When, during the Great Depression, Bridie falls pregnant to the hard-working but emotionally unavailable Jack Bowden, her already narrow options diminish even further, but she marries him anyway and ‘just gets on with it’ in the small house that Jack builds on the isolated hills of Sweetmans Road in northern N.S.W. Jack is a good and hard-working man but uncommunicative and unavailable to her for emotional nourishment. Her Aunty Kit, whom she now rarely sees, is her one great ally and the object of Bridie’s unconditional love.

Bridie is a woman of her time. She quietly longs for love, laughter and fulfilment but her circumstances offer her none of these. Her yearning is silent and even she is unable to identify what it is she longs for. She is resilient, dutiful and ultimately powerless.

As her three children—Danny, 15, Louise, 13 and Maddie, 10—grow up, Bridie becomes increasingly restless. She broaches the possibility of getting a job of some sort but Jack forbids this on the grounds that it would shame him to have his wife go out to work.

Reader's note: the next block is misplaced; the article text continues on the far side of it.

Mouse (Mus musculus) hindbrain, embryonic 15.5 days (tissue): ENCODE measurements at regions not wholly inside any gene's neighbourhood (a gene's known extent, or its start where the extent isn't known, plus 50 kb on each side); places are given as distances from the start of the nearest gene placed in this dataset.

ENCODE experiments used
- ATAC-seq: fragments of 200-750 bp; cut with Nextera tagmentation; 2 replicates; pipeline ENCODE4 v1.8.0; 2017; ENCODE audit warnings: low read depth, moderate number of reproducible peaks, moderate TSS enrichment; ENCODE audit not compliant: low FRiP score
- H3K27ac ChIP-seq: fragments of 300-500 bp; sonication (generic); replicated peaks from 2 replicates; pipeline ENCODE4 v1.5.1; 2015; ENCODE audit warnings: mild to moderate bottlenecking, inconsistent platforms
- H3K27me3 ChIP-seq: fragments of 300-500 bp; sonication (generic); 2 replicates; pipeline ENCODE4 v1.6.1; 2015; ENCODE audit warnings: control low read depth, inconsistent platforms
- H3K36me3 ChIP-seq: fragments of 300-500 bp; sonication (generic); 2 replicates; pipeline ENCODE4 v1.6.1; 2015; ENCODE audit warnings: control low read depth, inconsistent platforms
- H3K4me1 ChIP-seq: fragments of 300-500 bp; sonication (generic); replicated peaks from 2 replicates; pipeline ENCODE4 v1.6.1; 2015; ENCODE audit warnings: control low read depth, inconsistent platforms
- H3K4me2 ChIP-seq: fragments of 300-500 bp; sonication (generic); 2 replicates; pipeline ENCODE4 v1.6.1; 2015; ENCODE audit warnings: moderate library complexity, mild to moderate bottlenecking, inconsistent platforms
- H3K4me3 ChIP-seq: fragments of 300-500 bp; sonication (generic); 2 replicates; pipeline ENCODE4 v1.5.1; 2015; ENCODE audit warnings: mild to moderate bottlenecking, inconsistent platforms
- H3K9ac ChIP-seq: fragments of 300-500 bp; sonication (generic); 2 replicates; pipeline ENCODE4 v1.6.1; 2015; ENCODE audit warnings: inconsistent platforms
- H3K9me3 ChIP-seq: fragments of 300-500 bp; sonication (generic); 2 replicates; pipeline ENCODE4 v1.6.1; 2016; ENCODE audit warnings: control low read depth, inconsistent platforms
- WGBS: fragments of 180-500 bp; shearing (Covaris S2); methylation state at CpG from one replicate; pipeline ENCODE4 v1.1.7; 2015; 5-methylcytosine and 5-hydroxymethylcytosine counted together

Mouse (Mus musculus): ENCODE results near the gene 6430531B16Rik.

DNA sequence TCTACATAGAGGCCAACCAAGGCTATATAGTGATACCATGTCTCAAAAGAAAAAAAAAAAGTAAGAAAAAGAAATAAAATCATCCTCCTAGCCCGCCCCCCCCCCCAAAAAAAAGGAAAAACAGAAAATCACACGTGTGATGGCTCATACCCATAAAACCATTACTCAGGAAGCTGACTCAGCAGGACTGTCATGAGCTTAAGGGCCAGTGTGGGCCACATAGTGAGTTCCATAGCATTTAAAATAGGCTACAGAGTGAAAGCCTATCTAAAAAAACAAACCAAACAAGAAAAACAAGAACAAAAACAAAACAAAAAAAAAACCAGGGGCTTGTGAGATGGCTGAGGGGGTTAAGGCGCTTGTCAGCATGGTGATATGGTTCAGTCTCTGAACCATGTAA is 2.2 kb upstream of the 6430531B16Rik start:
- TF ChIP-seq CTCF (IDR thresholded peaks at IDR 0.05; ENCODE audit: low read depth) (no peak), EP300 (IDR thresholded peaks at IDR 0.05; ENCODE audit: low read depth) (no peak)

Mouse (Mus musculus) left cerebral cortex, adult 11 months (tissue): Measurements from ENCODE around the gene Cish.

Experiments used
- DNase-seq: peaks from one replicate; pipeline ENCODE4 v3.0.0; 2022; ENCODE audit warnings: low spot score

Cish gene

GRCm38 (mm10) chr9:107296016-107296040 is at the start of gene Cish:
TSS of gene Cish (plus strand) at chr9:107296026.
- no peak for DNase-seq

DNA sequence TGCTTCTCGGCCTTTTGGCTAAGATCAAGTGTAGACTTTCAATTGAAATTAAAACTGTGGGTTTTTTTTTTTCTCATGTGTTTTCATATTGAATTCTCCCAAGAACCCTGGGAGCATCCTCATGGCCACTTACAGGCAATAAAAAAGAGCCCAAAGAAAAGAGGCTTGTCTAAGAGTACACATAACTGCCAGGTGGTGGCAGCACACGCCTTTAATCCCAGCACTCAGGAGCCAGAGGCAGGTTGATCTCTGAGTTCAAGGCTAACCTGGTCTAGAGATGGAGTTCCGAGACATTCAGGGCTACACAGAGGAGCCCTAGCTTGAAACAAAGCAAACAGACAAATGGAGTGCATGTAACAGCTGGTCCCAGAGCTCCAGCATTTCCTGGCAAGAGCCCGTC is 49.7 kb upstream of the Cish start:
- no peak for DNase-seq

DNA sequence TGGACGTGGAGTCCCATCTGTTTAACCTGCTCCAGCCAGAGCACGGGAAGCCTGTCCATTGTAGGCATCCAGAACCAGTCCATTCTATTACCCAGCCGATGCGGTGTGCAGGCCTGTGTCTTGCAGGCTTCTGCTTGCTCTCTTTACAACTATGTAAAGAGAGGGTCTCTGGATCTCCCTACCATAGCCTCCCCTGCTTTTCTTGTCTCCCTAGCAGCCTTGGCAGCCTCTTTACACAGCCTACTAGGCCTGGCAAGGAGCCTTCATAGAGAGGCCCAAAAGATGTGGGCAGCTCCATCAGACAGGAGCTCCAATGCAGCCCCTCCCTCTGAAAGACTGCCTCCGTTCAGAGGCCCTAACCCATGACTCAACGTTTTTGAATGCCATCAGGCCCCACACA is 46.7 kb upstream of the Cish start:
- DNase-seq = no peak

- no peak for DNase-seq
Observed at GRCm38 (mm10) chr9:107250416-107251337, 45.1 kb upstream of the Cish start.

By chance, Bridie meets Jacob Elliot, a reclusive artist who lives in one of the timber huts up the top of Sweetmans Road. Jacob is a returned soldier who has his own secret history and recognises the unspoken yearning in Bridie Bowden. They succumb to a passionate affair in which Bridie discovers what true love feels like but both know that this relationship has nowhere to go. Jacob eventually decides to leave the district rather than disrupt Bridie’s life with her husband and children.

Twenty years later, Bridie is a widow and the lure of their hometown has brought all the Bowden offspring back to live in the district where they grew up. It is then the revelation of one stunning gesture by the long lost Jacob Elliot that changes the course of Bridie’s life and puts her within reach of fulfilment at last.

~*~

Spiders in the shorts

I have always believed that there’s a certain time of day when you are aware of where you really belong. Not every day, just sometimes. I opened my first manuscript—the one that has just undergone a mentorship with ASA—with this assertion.